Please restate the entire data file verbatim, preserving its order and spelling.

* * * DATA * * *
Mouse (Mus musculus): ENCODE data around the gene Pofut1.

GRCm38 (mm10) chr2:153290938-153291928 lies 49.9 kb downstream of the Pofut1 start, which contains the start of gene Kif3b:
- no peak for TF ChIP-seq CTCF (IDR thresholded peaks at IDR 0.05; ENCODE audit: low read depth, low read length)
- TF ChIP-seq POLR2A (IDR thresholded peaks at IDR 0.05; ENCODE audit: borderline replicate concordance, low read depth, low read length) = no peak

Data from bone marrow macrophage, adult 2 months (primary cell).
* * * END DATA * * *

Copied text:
Mouse (Mus musculus): ENCODE data around the gene Pofut1.

GRCm38 (mm10) chr2:153290938-153291928 lies 49.9 kb downstream of the Pofut1 start, which contains the start of gene Kif3b:
- no peak for TF ChIP-seq CTCF (IDR thresholded peaks at IDR 0.05; ENCODE audit: low read depth, low read length)
- TF ChIP-seq POLR2A (IDR thresholded peaks at IDR 0.05; ENCODE audit: borderline replicate concordance, low read depth, low read length) = no peak

Data from bone marrow macrophage, adult 2 months (primary cell).